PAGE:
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Library Link: Libraries are essential public spaces

Freedom to Read Week is happening right now across Canada.
Libraries create public space for communities. Pictured: Caregivers and children at a Creative Hands and Minds program.

Freedom to Read Week is happening right now across Canada.

In last week’s column, we talked about book banning and briefly about Article 19 of the UN Declaration of Human Rights, which stats:

Everyone has the right to freedom of opinion and expression; this right includes freedom to hold opinions without interference and to seek, receive and impart information and ideas through any media and regardless of frontiers.

What this declaration looks like in real life, is that each one of us has the right to read what we wish without forcing our beliefs on other people and what they chose to read.

This week, we’d like to discuss libraries as public spaces.

Public spaces are deeply historical, going back as far as human memory.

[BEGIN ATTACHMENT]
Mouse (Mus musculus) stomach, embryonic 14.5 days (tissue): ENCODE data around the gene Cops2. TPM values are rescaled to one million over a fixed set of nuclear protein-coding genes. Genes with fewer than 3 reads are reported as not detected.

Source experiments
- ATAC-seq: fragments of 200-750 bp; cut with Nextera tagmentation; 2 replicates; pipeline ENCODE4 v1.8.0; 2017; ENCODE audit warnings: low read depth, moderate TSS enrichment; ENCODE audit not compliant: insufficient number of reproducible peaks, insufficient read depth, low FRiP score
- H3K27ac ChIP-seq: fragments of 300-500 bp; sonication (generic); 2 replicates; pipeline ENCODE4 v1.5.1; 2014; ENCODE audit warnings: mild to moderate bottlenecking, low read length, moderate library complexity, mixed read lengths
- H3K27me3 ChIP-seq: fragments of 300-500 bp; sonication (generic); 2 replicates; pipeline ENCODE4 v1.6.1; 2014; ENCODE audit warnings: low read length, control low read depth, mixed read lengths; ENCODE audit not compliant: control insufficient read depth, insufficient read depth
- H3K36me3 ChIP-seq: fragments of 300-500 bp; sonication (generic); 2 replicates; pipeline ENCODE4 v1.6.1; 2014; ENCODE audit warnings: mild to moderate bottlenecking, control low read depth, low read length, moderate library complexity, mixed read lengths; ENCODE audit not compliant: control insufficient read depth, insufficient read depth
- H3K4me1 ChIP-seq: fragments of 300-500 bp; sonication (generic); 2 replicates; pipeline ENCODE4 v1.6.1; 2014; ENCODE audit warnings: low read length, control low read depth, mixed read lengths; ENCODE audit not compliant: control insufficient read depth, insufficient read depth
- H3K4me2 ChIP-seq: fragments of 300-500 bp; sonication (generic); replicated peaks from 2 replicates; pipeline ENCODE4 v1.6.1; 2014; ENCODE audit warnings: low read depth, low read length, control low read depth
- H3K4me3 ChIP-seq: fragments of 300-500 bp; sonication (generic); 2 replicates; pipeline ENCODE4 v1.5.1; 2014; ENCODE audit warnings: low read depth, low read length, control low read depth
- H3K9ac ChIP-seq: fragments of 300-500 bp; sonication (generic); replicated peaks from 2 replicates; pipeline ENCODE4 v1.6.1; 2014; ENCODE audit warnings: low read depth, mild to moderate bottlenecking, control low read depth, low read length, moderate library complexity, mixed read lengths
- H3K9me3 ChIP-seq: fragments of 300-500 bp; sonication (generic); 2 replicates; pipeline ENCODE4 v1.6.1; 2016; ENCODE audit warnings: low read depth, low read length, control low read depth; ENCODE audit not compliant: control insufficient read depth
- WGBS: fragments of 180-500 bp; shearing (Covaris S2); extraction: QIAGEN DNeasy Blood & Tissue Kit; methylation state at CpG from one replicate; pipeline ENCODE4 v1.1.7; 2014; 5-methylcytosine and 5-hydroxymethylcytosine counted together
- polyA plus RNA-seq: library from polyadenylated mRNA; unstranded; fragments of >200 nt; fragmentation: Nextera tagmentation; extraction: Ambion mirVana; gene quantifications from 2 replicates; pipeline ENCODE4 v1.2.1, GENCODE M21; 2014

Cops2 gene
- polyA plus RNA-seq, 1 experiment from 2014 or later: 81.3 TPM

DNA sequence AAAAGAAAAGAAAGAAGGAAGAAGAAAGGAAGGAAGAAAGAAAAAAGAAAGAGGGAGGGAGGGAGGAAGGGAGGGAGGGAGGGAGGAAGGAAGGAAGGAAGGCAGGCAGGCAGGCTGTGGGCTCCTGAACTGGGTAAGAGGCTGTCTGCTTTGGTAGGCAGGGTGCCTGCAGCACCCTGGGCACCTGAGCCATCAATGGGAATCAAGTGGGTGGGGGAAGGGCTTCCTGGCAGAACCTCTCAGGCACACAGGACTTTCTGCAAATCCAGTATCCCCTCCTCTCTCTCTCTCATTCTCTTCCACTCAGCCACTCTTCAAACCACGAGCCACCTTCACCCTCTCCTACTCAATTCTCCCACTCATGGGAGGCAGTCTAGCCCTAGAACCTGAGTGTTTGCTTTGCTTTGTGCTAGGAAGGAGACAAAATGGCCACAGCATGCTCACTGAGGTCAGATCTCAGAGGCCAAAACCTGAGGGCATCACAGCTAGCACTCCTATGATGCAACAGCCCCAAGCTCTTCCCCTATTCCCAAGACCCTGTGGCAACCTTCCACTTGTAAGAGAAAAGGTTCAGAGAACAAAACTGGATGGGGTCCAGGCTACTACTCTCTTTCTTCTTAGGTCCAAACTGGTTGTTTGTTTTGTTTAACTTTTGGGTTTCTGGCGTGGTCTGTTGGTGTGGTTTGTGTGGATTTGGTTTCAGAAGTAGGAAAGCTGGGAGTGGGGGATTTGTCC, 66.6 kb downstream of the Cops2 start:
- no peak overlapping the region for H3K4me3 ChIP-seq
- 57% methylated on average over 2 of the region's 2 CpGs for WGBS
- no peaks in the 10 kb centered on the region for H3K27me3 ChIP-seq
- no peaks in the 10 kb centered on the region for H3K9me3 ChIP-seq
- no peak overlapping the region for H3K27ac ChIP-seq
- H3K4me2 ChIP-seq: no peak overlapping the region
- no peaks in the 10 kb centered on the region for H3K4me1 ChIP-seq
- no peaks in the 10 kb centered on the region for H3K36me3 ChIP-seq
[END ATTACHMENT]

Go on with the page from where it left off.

For millennia, cultures have allowed for the public space to discuss, to plan, and to share stories, it’s one of the cornerstones of civil society.

Think of town squares, talking circles, or ancient amphitheatres, each providing the space to discuss a wide variety of topics.

Libraries hold to the principle of an open and welcoming space for all people, making them a place where public culture is built and lived.

They create a deep sense of attachment and attract all ages and language groups, regardless of educational, financial, or social status.

Libraries are social hubs for the communities they’re in, and everything from the latest child-rearing techniques to healthcare issues to overseas travel trips can be heard being discussed in small groups of parents or among friends and new acquaintances.

They are one of the last few spaces where you can go and sit without fear of someone suggesting you move along or pushing you to buy something.

In an age of isolation and polarization created in large part by the silos and echo chambers of social media, the public space is even more important to society.

For more information on your library, visit


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